North Queens TV White Space Trials

     The Effects of the Technical Specifications

August 2017



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On this page we will look at the effect of the technical specifications for the equipment which are influenced by regulation, what the manufactures can produce economically and our unique terrain.


For the computer predictions below we have assumed the 6Harmonics GWVS4000 radios which is type approved for the various classifications and emissions profile at the power levels shown and are the radios we used throughout these trials. The 3 classifications are

1)FCC Federal Communications Commission of the United States

2)ETSI European Telecommunications Standards Institution

3)ICSA Independent Communications Authority of South Africa

Note although FCC rules permit higher power levels to date (August 2017) manufactures have been unable to economically produce equipment capable of staying within the emissions profile.


The attached KMZ file (which opens in Google Earth) shows the predicted coverage from Tefler Hill located nearly in the middle of the community of Caledonia NS. approximately 2km from our 2nd test site where we hope to set up a community internet service.


The coverage maps assume a 30m base station antenna height and 9m at the subscribers premises and 6Mhz channel width. To get the performance we have shown the base station would have to use a 120 degree sector antennas (3 bases on different channels) and the subscribers would need a log periodic Yagi antenna with a beam width of ~30 degrees


Areas in red signal strength greater than -75dBm and in yellow greater than -85dBm


The illustrations below can be seen in greater detail in Google Earth using the KMZ file


FCC  18.5dBm +11dBi antenna


This is the maximum power permitted under FCC rules in a rural environment with this equipment 18.5dBm+11dBi antenna=29.5dBm

 Under this scenario we doubt that TVWS would be economically viable for us in this location, as the tower is located in the middle of the community we can reach approximately 90 households with lower cost and faster 3.65Ghz equipment, in the areas we need coverage 3-5km out in the communities of Westfield, North & South Brookfield, Harmony and Hibernia the coverage is spotty.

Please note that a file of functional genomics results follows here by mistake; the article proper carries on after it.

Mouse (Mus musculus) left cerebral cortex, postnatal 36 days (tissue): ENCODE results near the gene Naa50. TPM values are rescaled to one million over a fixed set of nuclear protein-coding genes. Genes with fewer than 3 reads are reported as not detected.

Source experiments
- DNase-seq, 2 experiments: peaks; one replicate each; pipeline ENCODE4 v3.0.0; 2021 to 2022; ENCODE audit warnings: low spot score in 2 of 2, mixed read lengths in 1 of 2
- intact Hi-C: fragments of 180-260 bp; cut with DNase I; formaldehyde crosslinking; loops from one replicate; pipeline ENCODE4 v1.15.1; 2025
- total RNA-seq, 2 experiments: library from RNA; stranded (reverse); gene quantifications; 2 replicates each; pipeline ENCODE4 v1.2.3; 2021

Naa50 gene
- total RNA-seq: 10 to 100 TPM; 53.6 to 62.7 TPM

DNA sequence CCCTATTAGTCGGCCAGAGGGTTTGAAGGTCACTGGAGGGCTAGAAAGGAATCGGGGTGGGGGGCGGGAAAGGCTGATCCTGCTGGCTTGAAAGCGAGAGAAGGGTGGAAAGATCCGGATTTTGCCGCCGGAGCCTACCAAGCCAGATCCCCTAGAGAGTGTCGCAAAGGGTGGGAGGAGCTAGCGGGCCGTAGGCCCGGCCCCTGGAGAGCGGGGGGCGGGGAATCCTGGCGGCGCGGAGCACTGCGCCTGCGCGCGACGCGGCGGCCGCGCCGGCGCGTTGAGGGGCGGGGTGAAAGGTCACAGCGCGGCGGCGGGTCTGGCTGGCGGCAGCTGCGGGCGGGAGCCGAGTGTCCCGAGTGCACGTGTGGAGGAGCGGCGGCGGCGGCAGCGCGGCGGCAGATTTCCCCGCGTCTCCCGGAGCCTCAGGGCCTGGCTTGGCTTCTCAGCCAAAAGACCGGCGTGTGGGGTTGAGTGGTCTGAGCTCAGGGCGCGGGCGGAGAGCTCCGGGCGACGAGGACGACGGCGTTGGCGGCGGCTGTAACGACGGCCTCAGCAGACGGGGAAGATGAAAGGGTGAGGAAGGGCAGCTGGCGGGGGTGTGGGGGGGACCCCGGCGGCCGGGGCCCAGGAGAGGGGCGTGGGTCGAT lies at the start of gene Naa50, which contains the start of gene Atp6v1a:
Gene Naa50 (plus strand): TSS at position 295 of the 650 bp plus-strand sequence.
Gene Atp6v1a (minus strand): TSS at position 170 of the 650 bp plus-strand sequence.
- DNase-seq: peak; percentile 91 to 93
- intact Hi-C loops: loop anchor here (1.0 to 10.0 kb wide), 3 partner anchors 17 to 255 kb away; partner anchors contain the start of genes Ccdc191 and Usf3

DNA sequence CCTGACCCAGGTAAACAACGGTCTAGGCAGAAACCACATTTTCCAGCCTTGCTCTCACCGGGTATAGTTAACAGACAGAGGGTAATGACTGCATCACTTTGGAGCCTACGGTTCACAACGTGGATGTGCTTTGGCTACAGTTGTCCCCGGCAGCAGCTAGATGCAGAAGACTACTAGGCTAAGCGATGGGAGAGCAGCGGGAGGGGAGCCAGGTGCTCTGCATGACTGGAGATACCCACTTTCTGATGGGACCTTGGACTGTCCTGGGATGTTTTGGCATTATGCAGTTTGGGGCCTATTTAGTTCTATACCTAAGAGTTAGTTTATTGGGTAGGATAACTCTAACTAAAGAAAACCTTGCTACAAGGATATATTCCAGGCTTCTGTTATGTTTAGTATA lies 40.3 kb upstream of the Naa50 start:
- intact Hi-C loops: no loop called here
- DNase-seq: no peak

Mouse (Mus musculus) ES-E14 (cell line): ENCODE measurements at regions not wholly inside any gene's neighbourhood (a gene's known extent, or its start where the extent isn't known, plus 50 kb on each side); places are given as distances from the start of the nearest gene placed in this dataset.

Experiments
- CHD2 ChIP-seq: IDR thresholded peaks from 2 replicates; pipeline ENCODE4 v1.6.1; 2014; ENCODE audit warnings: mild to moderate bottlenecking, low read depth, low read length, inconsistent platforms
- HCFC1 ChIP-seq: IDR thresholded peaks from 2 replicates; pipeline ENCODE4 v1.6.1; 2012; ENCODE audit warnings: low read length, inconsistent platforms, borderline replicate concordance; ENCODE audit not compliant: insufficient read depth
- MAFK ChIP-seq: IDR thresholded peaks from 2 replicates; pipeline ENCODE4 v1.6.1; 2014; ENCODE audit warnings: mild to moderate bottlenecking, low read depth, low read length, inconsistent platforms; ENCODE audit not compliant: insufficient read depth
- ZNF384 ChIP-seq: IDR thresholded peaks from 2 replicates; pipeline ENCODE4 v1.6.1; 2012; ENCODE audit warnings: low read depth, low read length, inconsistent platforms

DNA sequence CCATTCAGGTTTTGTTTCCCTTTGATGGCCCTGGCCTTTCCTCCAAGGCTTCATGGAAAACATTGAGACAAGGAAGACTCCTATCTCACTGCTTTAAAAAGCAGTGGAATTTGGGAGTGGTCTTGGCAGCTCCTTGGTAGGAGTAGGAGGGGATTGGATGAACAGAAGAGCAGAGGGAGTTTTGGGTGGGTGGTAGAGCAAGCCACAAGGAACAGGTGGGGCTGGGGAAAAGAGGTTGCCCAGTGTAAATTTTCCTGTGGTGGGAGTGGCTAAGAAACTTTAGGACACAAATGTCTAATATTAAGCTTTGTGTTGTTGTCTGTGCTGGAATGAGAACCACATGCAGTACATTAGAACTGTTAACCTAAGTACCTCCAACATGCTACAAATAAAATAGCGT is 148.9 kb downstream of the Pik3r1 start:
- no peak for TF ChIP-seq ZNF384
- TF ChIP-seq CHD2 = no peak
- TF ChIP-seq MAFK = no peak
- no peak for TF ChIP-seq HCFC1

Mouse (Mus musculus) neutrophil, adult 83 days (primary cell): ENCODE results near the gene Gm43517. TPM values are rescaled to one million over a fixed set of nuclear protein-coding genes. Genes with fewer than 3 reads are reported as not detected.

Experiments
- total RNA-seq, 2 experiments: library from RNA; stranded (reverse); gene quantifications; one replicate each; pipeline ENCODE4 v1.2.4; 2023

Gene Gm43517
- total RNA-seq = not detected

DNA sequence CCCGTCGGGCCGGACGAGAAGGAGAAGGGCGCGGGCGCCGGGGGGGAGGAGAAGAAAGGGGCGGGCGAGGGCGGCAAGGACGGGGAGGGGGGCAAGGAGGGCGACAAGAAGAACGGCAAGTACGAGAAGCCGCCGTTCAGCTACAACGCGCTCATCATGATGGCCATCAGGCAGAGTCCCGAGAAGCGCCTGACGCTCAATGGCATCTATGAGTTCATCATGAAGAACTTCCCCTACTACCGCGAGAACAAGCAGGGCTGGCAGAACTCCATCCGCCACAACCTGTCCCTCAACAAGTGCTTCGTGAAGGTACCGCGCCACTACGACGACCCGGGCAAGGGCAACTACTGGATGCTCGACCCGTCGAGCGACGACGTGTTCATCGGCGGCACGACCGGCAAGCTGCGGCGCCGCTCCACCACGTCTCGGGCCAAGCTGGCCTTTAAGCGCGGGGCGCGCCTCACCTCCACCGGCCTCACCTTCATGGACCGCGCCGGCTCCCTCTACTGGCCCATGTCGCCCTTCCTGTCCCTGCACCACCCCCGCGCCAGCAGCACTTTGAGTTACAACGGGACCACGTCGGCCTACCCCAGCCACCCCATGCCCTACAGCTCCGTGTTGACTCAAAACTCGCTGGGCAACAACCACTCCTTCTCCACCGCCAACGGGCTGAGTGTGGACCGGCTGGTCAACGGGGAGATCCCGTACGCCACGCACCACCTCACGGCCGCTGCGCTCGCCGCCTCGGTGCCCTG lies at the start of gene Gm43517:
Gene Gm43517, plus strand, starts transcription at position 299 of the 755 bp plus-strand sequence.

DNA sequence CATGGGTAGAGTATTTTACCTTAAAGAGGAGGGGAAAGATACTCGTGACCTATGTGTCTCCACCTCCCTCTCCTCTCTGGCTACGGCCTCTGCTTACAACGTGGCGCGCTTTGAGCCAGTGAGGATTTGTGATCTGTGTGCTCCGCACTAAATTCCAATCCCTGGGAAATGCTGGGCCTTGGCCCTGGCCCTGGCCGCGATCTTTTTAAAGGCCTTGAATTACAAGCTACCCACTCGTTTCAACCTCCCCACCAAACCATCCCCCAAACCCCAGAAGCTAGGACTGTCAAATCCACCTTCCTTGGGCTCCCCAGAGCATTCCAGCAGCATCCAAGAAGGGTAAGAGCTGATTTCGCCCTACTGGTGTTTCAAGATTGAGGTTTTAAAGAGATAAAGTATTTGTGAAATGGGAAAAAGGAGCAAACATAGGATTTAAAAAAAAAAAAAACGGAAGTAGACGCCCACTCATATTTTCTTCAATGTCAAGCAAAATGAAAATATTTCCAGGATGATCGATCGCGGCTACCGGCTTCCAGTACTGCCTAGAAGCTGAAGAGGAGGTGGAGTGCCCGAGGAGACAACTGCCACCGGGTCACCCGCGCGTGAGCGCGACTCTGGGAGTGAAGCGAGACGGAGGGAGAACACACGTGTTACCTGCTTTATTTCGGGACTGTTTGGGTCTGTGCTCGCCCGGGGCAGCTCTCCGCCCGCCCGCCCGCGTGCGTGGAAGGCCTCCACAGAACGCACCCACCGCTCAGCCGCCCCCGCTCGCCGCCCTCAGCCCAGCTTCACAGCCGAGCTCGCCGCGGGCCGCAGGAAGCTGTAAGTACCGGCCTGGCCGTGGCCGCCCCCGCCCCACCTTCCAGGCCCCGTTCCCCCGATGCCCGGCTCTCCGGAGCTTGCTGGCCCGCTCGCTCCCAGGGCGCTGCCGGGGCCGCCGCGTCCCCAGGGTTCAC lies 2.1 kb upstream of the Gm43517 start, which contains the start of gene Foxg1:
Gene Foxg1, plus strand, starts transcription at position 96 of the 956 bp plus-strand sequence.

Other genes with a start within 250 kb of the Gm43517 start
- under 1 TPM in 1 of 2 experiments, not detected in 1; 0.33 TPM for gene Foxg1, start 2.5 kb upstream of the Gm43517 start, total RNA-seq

ESTI Class 5




This is the power permitted under ETSI class 5 rules 25dbm plus 11dbi antenna=36dBm total , we can reach approximately 120 households (in addition to the 90 reached by 3.65Ghz equipment)

This looks to be an economically viable solution.



ESTI Class 5 & ICSA Rural





This is the maximum power permitted under ESTI Class 5 and ICSA rural rules 29dBm+11dBi= 40dBm total.


 We have gone from a coverage area of ~20  to ~120 square Km for very little increase in cost. As this is a remote rural region the households we can reach has only increased from ~40 to ~200 despite covering over 10 times the area, however many of them have been very expensive or impossible to reach in the past.


In our opinion this would be one of the chief benefits of this technology the ability to reach remote under served areas at reasonable cost, it does however require adequate power levels.


 The question is can we do this without causing interference to others with existing equipment?


In our area we fall within the protected contour of only one channel although it is very hard to receive due to our terrain and vegetation, we did a a series of spectrum scans in May which are available here.


We note that most rule sets for TVWS have a separate classifications for rural areas, these include the Federal communications commission (FCC United States) European Telecommunications Standards Institution (ETSI) and the Independent Communications Authority of South Africa (ICSA)  











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